But what wasn't all that shocking was the weakness in engines. That's because Alcoa (AA), which makes the aluminum for it, told you to expect truck weakness going in, and Caterpillar did the same. Cummins came in at a high despite Alcoa and Caterpillar's forecast -- and maybe that was the real oddity. In fact, I felt bad for Caterpillar after I read the Cummins call because sales were pretty much consistent everywhere in this downturn.
Still, what explains the strength in the others relative to Cummins? I think that unlike Cummins, which was circumspect about the future, Eaton told you that things had started to get better by the end of the quarter and that October has been good.
Cummins gave you no hope to speak of. But, due to Eaton's comments, I am more emboldened to suggest buying Cummins after all of the estimates come down Wednesday.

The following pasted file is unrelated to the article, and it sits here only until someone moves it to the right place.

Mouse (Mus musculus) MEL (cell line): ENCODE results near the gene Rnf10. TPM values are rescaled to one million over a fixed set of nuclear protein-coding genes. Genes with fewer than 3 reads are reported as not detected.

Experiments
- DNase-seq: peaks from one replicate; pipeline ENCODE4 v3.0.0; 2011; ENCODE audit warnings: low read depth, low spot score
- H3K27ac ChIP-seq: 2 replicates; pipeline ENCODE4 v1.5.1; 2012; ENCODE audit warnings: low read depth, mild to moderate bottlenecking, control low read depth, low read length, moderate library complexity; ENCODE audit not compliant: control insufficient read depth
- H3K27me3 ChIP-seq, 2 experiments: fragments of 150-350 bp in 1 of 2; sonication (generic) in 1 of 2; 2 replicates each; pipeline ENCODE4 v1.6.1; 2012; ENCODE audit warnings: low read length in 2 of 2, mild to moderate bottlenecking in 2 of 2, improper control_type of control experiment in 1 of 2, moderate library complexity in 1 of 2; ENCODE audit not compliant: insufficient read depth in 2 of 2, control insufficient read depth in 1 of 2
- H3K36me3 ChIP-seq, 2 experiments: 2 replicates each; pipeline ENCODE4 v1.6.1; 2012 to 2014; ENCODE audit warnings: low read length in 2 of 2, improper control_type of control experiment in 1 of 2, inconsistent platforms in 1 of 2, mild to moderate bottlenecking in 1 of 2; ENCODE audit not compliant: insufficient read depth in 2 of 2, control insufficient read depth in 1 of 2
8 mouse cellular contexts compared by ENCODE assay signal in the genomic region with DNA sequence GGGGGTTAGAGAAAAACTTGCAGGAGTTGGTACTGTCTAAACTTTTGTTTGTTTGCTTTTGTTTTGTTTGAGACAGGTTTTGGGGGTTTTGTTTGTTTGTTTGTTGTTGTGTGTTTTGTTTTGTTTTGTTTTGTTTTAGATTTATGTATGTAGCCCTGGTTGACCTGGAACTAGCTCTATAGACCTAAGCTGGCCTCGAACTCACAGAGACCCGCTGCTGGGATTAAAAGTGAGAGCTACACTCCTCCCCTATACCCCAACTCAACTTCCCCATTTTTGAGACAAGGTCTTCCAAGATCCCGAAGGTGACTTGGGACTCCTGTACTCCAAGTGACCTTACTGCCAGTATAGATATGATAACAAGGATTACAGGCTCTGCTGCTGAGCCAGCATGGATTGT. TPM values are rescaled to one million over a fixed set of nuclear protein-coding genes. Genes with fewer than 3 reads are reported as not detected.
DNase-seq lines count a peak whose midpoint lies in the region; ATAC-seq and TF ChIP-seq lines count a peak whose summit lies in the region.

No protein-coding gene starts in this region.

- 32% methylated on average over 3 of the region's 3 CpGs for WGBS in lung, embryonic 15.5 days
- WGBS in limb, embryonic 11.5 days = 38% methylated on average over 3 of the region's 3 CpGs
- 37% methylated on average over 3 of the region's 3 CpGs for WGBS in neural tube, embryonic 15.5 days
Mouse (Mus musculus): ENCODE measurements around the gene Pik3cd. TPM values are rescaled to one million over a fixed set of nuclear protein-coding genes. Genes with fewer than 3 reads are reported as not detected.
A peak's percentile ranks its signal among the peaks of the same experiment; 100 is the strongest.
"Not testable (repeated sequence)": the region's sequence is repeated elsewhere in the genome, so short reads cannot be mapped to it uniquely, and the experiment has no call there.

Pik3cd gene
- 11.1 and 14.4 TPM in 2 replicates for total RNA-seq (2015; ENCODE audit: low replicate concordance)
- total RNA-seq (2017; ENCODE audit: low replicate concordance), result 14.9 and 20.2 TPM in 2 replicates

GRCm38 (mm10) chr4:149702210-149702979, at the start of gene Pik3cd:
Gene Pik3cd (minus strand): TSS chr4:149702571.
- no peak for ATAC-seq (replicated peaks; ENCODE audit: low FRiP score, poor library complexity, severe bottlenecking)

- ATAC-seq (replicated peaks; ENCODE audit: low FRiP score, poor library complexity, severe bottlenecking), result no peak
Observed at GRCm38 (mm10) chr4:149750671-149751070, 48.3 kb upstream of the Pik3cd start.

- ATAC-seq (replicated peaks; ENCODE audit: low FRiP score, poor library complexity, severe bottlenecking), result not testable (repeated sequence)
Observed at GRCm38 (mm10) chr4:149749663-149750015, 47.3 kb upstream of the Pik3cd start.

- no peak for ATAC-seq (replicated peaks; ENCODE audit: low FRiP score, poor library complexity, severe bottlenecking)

If there is anything that's truly disappointing about Cummins that's not transient, it's how little attention the company paid to its natural-gas-engine initiative. The company didn't even bring it up. An analyst asked about it, and the management's reaction was curious, to say the least. Mark Smith, the investor-relations executive on the call, responded to a query about how well its new natural gas engines were selling by saying the "acceptance has been good." Then, after a brief moment, he added, "In fact, our sales are running a bit higher than our internal projections."If that's the case, I would have thought that Cummins would have stressed it much more, yet it was more of an afterthought. It's totally depressing for those of us who want to see a switch from dirty imported diesel to much cleaner liquefied natural gas, especially with the new Cummins engine, which I thought was a very big deal for the industry. Look, Cummins is a great American company. It is going to do amazing things when fleets start replacing old engines and countries expand environmental laws to make for cleaner, less-polluting machines. Right now, though, I think Cummins has opened our eyes to the fact that this best-of-breed player is no more immune than are many others in the sector. To that I say: OK, if that's the case, the expectations are now wrenched out, and it's time to try to figure out a good entry point if, alas, it isn't here already. Cummins shares never sold off in light of all of the weakness abounding away. If Eaton is right and trucking is troughing, Cummins is the one to own. I bet it, too, is troughing, right here, right now, and you just caught still one more chance to pick some up at better prices than you might get just a few weeks from now. At the time of publication, Action Alerts PLUS, which Cramer co-manages as a charitable trust, was long JOY and ETN. Editor's Note: This article was originally published at 7:44 a.m. EDT on Real Money on Oct. 30.
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